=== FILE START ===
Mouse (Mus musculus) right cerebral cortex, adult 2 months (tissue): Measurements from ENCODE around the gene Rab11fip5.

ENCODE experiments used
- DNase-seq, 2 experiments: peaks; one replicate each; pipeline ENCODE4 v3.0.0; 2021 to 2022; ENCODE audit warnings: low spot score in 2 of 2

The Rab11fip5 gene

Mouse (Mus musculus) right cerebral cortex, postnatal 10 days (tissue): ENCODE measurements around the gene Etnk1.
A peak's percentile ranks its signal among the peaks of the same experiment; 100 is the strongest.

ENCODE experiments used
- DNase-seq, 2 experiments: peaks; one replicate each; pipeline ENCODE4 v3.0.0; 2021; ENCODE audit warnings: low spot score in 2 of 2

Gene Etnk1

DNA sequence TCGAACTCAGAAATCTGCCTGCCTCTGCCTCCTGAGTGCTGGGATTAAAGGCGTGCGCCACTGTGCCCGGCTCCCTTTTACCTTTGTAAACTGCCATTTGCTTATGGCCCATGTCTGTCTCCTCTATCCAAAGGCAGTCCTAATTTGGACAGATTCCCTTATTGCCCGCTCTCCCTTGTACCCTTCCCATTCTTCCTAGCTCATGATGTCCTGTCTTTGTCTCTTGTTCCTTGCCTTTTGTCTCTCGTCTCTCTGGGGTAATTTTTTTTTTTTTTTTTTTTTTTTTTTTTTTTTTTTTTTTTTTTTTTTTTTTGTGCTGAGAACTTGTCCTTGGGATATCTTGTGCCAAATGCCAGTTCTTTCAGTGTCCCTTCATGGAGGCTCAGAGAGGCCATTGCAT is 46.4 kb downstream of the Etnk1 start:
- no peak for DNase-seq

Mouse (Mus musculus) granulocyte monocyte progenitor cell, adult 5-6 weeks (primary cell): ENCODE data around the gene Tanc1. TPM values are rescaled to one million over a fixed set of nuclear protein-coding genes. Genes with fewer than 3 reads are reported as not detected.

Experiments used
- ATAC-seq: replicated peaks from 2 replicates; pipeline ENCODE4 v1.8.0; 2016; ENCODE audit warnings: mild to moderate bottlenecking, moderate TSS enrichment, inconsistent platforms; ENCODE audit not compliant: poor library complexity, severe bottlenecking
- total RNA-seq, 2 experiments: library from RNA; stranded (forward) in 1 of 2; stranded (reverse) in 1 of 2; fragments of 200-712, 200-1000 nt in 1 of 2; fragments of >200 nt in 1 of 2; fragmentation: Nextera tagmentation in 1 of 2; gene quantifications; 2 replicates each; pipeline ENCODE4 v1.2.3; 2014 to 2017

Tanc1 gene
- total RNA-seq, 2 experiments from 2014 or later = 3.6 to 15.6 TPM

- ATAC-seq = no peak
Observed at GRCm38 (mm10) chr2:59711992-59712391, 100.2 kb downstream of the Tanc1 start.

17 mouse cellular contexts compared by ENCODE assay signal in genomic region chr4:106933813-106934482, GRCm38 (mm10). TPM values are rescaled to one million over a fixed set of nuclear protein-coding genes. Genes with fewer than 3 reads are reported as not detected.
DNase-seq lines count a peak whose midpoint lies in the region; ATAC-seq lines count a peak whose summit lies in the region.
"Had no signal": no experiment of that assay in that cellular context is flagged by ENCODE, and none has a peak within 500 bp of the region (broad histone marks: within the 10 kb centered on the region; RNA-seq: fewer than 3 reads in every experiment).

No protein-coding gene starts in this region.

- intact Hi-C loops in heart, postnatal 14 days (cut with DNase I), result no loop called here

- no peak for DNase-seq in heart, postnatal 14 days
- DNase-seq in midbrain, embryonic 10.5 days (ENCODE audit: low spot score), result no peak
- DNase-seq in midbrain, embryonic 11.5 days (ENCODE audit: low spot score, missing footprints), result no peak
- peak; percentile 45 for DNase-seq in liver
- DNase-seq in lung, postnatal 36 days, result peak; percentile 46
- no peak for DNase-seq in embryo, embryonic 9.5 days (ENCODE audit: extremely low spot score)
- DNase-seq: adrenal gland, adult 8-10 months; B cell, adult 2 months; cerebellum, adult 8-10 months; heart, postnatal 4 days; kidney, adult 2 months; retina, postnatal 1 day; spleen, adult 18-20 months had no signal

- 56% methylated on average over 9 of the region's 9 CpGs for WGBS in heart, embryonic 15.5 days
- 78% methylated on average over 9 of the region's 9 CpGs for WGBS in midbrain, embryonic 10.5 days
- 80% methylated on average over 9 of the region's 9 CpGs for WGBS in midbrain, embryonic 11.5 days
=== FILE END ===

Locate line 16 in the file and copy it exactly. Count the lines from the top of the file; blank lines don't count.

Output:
Tanc1 gene